Virginia Morris (née Biorn) died peacefully at home on Thursday March 25, 2021, aged 97. She remained tender-hearted, positive and lucid until the very end.
One of eight children, Virginia is survived by her sister Carol Spriggs, her children Michael Morris (Cheryl), Diana McLellan (Dan) and Douglas Morris (Debbie); beloved grandchildren Virginia Young (Jim), John McLellan (Amy), Meghan Harris (Dave), Laura McLellan (Trevor); Julia Morris – von Luczenbacher (Erik), James Morris; Kate Morris (Sam), Andrew Morris (Molly), Ben Morris (Olivia), and Adam Morris, and great-grandchildren Sam, Emma, Danny, and Eric Young, Charlie and Anna McLellan, Olivia and James Harris, Alexander and Sonya von Luczenbacher, and Faye and Millie Sanjabi-Morris, all of whom she adored and admired. Virginia is also survived by her many beloved “Minnesota nieces and nephews”, together with her beloved niece Susan Biorn of Waukegan, Illinois. Virginia was predeceased by her husband James Edward (Ted) Morris (1924-1980).
Born in Minneapolis, Minnesota in 1923, the second child and eldest daughter of Otto and Helen Biorn, her childhood was marked by the Depression. If the Depression did not define Virginia, it certainly shaped her character and her outlook. From the Depression and her family’s response to it came a strong work ethic, a “can-do” attitude, a faith in the goodness and power of people, and confidence in the ability of people and societies to overcome whatever challenges they might face if they work together, and do not give up. Overcoming this hardship as a family inspired Virginia’s unwavering confidence and optimism about the future. She presented as an easy-going person of light-hearted disposition throughout her life, her attitude of happiness was a tough, informed and conscious act of will forged and tested in the furnace of the Depression era.
Virginia served in the US Women’s Army Corps during WWII as an air traffic controller and was stationed in Whitehorse, Yukon where she met her husband-to-be James Edward (Ted) Morris of Toronto. Married in 1947, Ted and Gini moved to Toronto, rented a small apartment in a house on Neville Park Road at the east end of the Queen car line and started a family. Three years later, in 1951 they purchased a house in North York where they lived for the next 15 years. The house is gone now, but the warm memories of Virginia wearing pedal-pusher pants, a sleeveless, collared, white cotton blouse and saddle-shoes and singing “The Moon Shines Bright (on Charlie Chaplin)” while demonstrating tap-dance to the kids in the kitchen, continue to live on.
Each summer the Morris family returned to Minnesota to visit Helen and Otto Biorn and the whole Biorn family. The “trip to Minneapolis” was a tradition Virginia continued until 2017. When in 1980 she was widowed at the age of 57, she worked at Bell Canada and dedicated herself to her now grown children and their families. As an independent senior she took on new adventures, spending a whole summer in Yellowstone National Park, and holidaying and visiting wartime friends in Florida, Nashville, California, Washington and Hawaii. She was a constant in her children’s and grandchildren’s lives, where she would lend a generous, helping hand without hesitation. “Grandma Gini” was an integral part of holidays, birthdays, beach and ski vacations, cottage weekends and Sunday dinners. More remarkably, she was present for many of the informal events of life: weeknight meals, baseball practice and school pickups. She enjoyed welcoming family into her home on a moment’s notice, fuelled by an ever-present pot of coffee she was eager to share life experiences and memories from her past, stories that are now also cherished by her children and grandchildren. Until age 94, she lived independently in her own house. Ever the optimist, only reluctantly did she give up driving at 94 years of age when the supercharged Buick (that she bought new) finally gave out, long after logging more than 100,000 miles.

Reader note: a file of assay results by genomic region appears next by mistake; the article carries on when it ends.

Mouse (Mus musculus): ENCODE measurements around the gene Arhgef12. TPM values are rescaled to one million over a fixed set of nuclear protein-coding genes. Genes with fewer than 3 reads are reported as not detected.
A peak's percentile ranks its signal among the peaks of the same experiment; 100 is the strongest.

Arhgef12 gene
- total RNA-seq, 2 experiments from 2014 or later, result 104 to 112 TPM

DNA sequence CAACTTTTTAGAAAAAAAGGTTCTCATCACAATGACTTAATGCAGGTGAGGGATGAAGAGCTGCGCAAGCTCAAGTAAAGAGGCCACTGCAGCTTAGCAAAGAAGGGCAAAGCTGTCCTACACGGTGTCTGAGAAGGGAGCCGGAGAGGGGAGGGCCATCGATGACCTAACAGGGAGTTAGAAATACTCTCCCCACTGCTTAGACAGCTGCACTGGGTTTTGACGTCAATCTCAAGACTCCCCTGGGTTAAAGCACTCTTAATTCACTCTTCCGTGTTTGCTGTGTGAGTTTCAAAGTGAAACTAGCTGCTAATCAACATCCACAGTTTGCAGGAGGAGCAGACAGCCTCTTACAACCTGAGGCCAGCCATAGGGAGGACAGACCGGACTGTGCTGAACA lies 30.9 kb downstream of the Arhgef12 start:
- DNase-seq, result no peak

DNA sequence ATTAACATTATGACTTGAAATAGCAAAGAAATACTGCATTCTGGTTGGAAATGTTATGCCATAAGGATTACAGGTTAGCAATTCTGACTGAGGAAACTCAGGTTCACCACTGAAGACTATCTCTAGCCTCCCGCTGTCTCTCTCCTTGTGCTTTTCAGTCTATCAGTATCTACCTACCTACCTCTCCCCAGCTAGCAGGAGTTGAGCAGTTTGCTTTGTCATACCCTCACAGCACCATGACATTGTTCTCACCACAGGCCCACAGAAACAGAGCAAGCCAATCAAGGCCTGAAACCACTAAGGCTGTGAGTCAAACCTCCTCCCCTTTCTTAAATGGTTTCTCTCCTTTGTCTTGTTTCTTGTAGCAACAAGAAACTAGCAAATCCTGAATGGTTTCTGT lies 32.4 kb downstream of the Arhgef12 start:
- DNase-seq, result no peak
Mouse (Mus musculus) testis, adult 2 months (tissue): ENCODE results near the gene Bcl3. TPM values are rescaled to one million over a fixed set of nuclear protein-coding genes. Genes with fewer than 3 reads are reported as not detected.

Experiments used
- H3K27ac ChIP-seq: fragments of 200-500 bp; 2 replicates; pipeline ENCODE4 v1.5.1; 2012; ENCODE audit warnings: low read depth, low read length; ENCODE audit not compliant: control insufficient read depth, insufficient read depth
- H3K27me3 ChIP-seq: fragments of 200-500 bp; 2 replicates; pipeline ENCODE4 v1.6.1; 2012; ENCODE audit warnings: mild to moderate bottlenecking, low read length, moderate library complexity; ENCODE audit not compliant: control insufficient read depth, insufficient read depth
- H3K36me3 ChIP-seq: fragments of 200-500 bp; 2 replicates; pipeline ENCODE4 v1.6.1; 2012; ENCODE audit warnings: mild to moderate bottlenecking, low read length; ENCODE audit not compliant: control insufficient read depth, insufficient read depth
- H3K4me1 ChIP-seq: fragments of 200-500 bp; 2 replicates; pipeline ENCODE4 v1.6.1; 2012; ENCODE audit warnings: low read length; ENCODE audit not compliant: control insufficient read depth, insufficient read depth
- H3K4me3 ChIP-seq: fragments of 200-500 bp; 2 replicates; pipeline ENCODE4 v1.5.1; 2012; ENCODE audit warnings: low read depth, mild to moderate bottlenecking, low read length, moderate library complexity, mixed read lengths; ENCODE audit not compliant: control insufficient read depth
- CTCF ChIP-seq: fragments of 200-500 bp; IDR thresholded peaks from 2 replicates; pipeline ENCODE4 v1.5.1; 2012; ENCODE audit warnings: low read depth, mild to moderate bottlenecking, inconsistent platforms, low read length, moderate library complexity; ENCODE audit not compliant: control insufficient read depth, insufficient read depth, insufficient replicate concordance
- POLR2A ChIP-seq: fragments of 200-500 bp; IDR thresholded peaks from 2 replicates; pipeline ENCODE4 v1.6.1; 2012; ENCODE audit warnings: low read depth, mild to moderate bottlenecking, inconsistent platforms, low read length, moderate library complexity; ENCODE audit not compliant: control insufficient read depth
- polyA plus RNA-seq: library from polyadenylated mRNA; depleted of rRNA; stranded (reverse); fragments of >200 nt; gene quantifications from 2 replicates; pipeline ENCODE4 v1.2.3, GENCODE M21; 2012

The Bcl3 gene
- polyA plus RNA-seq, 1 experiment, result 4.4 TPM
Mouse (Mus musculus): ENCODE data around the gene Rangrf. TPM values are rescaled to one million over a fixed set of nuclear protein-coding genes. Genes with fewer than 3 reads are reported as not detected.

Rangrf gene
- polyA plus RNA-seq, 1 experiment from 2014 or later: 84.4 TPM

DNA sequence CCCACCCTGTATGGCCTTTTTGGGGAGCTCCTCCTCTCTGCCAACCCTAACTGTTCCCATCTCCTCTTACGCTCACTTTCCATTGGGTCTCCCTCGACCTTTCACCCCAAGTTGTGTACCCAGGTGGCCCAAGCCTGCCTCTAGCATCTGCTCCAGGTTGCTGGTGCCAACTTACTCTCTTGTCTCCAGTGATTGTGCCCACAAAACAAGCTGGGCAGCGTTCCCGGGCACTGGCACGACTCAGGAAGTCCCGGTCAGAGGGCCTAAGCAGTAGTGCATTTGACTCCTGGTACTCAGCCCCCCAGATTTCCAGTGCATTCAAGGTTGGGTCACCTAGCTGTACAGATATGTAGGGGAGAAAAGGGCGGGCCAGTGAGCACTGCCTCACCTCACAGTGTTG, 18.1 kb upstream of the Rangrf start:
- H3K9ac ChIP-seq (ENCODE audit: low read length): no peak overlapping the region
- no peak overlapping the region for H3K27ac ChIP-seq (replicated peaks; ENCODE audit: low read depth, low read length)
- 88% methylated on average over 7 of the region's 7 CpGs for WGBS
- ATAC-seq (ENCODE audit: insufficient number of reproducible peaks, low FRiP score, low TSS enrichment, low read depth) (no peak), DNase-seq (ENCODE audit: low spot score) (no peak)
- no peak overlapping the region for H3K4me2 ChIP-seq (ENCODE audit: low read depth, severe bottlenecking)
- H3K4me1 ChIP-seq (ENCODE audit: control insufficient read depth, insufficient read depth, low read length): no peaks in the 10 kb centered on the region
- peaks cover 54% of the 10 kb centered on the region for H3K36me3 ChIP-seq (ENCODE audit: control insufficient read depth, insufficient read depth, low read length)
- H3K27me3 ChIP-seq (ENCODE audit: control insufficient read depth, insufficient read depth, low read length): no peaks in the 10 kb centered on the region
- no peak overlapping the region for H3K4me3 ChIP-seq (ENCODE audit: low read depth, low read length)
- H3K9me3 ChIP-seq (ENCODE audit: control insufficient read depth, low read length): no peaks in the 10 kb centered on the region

Virginia loved coffee, butter, the colour blue, playing cards, a good hamburger, baking apple pie, eating dessert and being around children and family. She skied a black diamond run at Waterville Valley, New Hampshire on her last ski trip (as a skiing participant) at age 71. She was an avid reader and read many books and every line of the weekend newspapers and was a boisterous fan of both the Toronto Maple Leafs and the Toronto Blue Jays. She stayed bright-eyed and active, making it a priority to keep moving by taking walks or swimming in Lake Huron and Koshlong Lake.
Optimism was Virginia’s secret weapon. It was an informed optimism and not just stubborn dogmatism. She was a leader, too, but her leadership came quietly and from behind as questioning and tending to “the small things”, so the big things could take care of themselves. And when she hugged you, you were really being hugged, by a wonderful mother and grandmother in the process of living genuinely, generously, enthusiastically, and lovingly in the moment. Her kindness, warmth and positive, relaxed approach to life will be missed by all who knew her.
A private family service will be held at Pine Hills. In lieu of flowers, donations can be made in her memory to the Schulich Heart Centre at Sunnybrook Hospital in Toronto.